But Seriously, Folks …
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But Seriously, Folks …

When he’s doing stand-up comedy, puppet shows, juggling or voicing characters on “Dora the Explorer,” Marc Weiner’s only goal is to entertain. If he had to ask people to ponder their emotional state while he’s performing, that would mean he’s not doing his job well.

But lately Weiner is engaging audiences in a different way, at schools, synagogues and other settings: asking them to reach into the depths of their hearts and souls to discover what they’re feeling and how it influences their actions.

Inspired by the writings of Marshal B. Rosenberg of the Center for Non-Violence in San Francisco, Weiner has developed a program he hopes will eventually find its way into Israeli and Arab schools and build bridges.

All too often, he says, people can’t cope with their feelings because they don’t know what they are.

Using a large, game-show style wheel of emotions that he places in the center of a room, Weiner asks participants to find their “outer jackal” by identifying harmful emotions likely to emerge in a given situation, then to explore their possible repercussions. Identifying habitual judgments and assumptions helps eliminate them. Preventing violence is one goal, but another is the simple need for understanding and anger management.

He calls it the Empathy Labyrinth (www.theempathylabyrinth.com ).
During, or after a conflict, he says, “You need to reconnect to what you value, such as kindness, compassion and love. This gives you the space you need to do that.”
What turned the funnyman so serious?

“I was searching for skills to connect, communication skills, after my wife told me she needed a divorce,” about four years ago, says Weiner.

The most common refrain to emerge in counseling sessions was “you don’t hear me,” he recalls, noting that in a highly emotional state people become defensive and tend to shut themselves off.
In what seems like the set-up of a joke, he says he found inspiration, of all places, from a car salesman. “He had a way about him, he was using certain jargon from self-help books that he had been reading. He suggested I read ‘The Power of Now’ by Eckhart Tolle.” Weiner also studied Rosenberg’s book, “A Language of Life,” and became fascinated.
(And yes, he also bought the car, a Dodge Durango.)

Although better communication didn’t save his marriage to his wife of 23 years, Sandy, it did help ease the divorce proceedings, and the impact on their two daughters.

“There’s no way to get around the pain of divorce, but there is a way that you can limit the suffering of children and suffering between each other, keep communication open, keep connecting and not hate each other.”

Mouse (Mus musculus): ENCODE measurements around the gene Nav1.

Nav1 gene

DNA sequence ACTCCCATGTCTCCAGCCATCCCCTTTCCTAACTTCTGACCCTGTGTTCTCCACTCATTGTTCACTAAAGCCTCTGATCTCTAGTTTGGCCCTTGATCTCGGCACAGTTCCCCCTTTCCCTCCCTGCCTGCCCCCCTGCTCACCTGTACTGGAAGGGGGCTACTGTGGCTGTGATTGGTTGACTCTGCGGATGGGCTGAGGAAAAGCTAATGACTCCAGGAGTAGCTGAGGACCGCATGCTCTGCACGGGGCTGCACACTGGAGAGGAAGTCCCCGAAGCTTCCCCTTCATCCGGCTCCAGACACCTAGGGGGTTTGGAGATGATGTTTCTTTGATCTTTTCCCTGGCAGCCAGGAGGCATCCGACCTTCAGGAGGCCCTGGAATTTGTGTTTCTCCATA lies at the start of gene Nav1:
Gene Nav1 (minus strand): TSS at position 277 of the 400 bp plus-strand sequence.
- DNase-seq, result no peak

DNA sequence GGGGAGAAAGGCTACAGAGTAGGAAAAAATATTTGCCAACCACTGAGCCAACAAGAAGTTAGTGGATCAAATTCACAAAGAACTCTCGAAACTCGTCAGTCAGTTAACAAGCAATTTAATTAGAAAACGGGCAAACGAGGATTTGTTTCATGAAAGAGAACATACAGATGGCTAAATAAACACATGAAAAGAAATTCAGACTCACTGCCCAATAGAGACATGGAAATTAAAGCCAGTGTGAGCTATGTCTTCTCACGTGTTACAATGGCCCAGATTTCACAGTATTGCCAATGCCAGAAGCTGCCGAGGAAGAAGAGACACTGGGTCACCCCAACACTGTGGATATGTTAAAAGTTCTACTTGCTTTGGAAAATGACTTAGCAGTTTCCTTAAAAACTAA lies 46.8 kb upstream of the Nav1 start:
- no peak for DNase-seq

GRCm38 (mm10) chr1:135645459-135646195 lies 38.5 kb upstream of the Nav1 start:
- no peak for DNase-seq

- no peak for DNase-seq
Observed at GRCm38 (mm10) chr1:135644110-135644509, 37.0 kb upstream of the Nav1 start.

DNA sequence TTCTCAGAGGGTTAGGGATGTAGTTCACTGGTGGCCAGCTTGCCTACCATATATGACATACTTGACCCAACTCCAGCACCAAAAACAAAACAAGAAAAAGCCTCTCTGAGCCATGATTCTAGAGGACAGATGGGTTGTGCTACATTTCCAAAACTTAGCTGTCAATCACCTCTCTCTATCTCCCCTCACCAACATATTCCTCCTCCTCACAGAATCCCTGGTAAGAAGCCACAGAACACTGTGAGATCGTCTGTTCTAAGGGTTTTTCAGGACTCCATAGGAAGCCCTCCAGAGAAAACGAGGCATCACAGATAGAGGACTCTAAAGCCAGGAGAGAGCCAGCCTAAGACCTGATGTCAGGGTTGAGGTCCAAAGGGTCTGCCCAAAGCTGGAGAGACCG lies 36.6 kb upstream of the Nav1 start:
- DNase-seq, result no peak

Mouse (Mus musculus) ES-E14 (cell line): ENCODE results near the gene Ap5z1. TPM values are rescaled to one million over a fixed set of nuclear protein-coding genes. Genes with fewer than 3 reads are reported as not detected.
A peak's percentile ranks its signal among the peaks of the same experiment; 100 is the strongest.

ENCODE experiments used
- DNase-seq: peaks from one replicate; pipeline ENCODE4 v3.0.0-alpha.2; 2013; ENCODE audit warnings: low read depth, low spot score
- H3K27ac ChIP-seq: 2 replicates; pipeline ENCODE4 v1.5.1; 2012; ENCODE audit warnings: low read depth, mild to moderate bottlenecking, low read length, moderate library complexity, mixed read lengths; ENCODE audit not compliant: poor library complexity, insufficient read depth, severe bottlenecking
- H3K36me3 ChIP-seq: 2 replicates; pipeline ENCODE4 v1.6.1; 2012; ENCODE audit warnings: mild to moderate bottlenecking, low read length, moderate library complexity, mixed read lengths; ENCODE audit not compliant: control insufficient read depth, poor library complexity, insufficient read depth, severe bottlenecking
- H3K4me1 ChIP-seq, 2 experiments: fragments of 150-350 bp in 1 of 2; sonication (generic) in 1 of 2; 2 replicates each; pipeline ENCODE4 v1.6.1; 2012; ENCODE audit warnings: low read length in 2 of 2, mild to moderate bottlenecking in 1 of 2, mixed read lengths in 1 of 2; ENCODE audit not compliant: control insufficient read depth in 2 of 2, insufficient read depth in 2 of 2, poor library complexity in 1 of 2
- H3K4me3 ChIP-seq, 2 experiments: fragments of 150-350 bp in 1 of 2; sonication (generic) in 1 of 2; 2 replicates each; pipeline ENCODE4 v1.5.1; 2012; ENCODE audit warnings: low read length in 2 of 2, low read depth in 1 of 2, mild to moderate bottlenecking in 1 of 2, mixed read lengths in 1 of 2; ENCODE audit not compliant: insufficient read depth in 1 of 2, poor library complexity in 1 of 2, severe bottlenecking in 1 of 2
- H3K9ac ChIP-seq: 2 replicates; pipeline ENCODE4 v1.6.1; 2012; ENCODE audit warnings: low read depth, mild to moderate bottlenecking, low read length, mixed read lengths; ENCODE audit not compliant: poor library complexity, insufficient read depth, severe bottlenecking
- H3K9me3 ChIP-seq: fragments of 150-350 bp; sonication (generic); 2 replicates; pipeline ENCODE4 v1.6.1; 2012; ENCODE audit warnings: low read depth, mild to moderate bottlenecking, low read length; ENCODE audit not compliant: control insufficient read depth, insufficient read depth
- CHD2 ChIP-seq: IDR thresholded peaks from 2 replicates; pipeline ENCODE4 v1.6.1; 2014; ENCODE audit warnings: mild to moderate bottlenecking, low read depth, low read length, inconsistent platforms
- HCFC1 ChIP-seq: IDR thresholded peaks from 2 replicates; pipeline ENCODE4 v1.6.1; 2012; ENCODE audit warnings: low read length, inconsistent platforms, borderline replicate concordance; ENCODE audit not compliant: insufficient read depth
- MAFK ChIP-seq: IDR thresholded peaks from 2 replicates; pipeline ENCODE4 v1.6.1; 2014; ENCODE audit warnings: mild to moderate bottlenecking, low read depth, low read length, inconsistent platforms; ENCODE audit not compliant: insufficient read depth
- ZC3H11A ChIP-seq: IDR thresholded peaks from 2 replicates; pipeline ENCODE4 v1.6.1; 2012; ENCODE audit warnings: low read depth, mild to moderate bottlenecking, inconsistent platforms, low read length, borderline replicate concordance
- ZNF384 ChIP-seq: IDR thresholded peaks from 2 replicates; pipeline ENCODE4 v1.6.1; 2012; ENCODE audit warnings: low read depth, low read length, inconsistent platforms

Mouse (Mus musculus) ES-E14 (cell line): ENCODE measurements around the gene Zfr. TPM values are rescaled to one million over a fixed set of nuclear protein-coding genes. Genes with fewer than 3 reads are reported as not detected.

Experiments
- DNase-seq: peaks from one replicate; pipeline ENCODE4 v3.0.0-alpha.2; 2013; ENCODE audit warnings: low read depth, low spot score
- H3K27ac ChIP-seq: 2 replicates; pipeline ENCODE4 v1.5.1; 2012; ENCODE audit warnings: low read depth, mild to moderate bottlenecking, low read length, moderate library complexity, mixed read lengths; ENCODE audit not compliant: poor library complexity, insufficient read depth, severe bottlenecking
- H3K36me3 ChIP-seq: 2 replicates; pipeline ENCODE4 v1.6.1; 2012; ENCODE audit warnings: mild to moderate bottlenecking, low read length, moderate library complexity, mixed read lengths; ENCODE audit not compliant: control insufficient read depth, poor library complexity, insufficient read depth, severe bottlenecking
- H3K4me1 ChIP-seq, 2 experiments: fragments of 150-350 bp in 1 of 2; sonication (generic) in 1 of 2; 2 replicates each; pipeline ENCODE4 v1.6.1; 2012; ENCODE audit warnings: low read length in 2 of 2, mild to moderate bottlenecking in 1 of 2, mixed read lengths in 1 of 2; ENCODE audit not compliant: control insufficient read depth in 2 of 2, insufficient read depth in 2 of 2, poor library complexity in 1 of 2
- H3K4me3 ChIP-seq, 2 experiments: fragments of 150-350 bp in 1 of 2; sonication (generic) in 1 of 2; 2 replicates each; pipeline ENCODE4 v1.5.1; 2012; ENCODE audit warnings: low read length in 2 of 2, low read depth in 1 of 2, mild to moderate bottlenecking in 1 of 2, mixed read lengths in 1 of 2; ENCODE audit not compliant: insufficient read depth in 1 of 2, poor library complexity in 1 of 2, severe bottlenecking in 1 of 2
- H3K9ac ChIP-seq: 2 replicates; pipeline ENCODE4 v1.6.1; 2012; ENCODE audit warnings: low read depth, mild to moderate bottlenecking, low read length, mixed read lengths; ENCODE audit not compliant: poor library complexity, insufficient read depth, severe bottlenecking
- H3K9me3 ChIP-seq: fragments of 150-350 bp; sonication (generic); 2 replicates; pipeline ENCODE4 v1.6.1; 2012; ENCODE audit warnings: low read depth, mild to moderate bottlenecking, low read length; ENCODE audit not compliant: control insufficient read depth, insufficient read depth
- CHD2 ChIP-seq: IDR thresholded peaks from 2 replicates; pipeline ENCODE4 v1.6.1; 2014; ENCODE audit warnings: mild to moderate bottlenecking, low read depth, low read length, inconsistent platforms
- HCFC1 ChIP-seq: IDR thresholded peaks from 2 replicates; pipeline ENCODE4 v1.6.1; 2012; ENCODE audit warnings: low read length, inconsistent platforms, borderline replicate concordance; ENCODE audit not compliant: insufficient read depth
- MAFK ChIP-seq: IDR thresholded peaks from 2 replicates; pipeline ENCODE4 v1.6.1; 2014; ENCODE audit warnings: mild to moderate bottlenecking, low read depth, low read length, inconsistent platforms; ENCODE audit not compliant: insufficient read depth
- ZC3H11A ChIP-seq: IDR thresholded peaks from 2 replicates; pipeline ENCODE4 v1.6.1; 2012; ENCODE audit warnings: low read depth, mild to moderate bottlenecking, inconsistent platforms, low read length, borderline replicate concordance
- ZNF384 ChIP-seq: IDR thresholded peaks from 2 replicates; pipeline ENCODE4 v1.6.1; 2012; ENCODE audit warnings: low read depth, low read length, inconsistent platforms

Weiner credits Rosenberg’s teachings with helping him cope with the lingering pain from the loss of his son, Avi, after a long illness in 1991. “It’s about how to reconnect to God and how to reconnect to life. It took me all these years to do that.”

Born and raised in Queens, Weiner, 55, made a name for himself doing stand-up at some of the city’s top venues in the ‘80s and in a string of appearance on “Saturday Night Live.” His puppet boxing matches led to a coveted spot on the show’s cast alongside Eddie Murphy and Joe Piscopo. Then the producer was fired, and after the replacement kept him, a writers’ strike put the kibosh on the entire season. He didn’t make the next cut of performers.

Around that time, a search for spiritual meaning led him to the Lincoln Square Synagogue, where he gradually became religiously observant, at the same time gathering material for a well-polished act on the experience of being baal teshuva, or newly Orthodox, which has been performed at Hillels, hotels and banquet rooms all over the country.

He had his own kids’ show, “Weinerville” for three seasons on Nickelodeon, from 1993 to 1996, and now voices Swiper the fox and the talking map on “Dora the Explorer,” also on Nickelodeon. He lives in Stamford, Conn., still touring the comedy circuit and teaching puppetry to kids, while also studying the Tanya, the chasidic teachings of Rabbi Schner Zalman of Liadi, and other texts at the local Chabad Lubavitch center.

After developing the Empathy Labyrinth, Weiner reached out to Ronnie Weinberger, an instructor of non-violent communication programs in the Israeli army. “He loved the idea and helped me translate it into Hebrew,” says Weiner.

Weiner visited Israel twice in 2007 to arrange and facilitate several sessions for Arab and Jewish lower-school teachers in Afula and Gilboa and later in Tel Aviv and Kfar Saba in cooperation with the Ministry of Education.

“I’m impressed with Marc’s creativity in producing this lovely EL tool,” writes Weinberger in an e-mail from Israel. “I appreciate his ability to push things forward and get them done and his attention to details.”
The feedback from Weiner’s early trips, says Weinberger, led to “many people experiencing unique connections and interactions.” While it may be too soon to attempt the Program with Palestinian kids, he’s now having the Labyrinth translated to Arabic and raising money to have it implemented in more Jewish and Arab public schools inside Israel.

Meanwhile, he’s traveling around the U.S. with his labyrinth wheel and has done the program at more than 10 synagogues as well as Binghamton University upstate and Adelphi University on Long Island.

Although his presentation doesn’t include any overt religious messages, Weiner believes it’s doing God’s work.

“A Jew’s purpose is to spread the message of a oneness with God,” he says. “When you get into the center of the Labyrinth, you realize you are one with the divine power.”

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